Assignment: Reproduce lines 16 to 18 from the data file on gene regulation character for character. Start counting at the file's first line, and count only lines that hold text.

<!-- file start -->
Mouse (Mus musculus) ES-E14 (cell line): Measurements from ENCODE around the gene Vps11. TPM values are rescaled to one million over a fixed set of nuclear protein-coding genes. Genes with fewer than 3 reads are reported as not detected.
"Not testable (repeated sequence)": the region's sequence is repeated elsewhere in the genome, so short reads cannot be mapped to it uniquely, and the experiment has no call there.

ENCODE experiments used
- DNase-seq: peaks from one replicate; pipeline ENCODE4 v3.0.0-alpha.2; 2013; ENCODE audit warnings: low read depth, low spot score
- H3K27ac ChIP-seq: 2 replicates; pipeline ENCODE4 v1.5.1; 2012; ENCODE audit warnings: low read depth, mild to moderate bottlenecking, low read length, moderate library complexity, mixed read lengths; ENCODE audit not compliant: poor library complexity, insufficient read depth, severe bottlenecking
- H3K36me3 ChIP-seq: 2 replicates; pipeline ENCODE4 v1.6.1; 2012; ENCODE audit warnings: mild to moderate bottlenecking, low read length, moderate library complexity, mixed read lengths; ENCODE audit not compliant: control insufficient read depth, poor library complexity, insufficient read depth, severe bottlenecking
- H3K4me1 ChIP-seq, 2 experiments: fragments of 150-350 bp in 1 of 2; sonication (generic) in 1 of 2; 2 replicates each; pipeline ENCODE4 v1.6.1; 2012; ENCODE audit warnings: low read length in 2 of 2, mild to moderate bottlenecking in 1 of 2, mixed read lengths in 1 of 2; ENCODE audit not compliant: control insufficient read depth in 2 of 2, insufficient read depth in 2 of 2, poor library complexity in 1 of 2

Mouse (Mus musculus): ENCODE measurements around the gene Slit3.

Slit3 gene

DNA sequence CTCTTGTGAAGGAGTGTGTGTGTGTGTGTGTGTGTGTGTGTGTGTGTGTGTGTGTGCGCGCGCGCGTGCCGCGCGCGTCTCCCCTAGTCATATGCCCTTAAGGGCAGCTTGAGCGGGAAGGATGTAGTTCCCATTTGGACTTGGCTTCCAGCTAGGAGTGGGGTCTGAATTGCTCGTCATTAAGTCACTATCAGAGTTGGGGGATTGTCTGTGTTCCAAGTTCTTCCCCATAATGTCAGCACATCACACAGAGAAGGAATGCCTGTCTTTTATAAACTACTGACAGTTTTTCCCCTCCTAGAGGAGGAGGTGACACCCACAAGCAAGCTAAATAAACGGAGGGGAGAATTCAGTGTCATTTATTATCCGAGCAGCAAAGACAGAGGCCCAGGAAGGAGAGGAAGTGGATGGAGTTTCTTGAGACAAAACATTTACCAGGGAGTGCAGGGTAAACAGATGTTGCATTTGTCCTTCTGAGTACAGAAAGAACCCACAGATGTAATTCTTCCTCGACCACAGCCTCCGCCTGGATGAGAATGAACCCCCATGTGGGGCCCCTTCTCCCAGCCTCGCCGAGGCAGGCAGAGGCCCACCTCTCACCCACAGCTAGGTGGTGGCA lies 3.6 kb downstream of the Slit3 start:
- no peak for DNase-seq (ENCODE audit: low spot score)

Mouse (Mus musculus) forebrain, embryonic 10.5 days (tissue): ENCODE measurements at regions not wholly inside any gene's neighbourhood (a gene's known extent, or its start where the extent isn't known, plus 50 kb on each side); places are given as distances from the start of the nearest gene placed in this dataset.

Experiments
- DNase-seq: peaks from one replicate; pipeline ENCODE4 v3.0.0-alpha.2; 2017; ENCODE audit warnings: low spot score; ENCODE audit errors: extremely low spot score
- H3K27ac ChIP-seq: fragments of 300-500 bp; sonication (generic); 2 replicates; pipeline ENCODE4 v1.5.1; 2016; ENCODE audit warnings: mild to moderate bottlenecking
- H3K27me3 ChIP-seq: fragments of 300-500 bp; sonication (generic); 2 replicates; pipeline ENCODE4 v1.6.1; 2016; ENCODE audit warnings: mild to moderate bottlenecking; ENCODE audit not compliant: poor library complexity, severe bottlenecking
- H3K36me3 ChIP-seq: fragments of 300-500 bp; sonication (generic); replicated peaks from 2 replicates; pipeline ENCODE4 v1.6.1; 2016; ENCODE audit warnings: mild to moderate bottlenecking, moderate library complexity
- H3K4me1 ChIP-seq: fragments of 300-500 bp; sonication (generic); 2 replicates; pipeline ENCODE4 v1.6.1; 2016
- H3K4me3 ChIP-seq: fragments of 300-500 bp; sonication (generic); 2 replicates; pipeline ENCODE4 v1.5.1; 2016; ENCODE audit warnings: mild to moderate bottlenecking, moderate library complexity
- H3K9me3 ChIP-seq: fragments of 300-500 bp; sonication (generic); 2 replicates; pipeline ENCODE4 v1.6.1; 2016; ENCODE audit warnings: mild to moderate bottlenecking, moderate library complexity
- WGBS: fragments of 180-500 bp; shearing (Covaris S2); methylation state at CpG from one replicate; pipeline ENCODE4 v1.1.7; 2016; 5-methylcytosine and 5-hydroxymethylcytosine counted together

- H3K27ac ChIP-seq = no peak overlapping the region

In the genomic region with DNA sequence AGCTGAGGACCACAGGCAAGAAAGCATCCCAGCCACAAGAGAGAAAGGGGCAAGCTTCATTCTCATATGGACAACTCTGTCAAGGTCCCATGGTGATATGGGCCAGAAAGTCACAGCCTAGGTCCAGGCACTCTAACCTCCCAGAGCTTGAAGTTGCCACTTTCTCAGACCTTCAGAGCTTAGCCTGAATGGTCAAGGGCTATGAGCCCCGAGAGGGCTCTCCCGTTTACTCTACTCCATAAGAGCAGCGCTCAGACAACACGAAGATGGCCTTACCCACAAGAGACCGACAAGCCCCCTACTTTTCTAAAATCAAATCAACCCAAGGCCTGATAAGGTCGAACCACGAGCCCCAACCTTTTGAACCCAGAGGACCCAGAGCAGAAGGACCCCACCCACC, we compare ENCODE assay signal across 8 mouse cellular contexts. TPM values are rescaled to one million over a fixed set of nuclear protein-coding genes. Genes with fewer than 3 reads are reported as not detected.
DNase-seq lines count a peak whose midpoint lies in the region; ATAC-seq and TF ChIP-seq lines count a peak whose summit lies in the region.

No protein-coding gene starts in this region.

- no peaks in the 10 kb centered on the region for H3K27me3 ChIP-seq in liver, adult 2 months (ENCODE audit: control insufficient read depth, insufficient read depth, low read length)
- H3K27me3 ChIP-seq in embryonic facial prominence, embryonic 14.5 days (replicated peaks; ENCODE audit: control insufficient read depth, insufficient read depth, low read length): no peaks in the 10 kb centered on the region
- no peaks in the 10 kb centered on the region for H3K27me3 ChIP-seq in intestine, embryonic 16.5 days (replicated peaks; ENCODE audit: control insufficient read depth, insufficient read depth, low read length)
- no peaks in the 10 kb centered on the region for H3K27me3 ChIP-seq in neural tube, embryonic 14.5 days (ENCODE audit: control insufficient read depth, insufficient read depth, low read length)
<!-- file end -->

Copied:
- H3K27me3 ChIP-seq: fragments of 300-500 bp; sonication (generic); 2 replicates; pipeline ENCODE4 v1.6.1; 2016; ENCODE audit warnings: mild to moderate bottlenecking; ENCODE audit not compliant: poor library complexity, severe bottlenecking
- H3K36me3 ChIP-seq: fragments of 300-500 bp; sonication (generic); replicated peaks from 2 replicates; pipeline ENCODE4 v1.6.1; 2016; ENCODE audit warnings: mild to moderate bottlenecking, moderate library complexity
- H3K4me1 ChIP-seq: fragments of 300-500 bp; sonication (generic); 2 replicates; pipeline ENCODE4 v1.6.1; 2016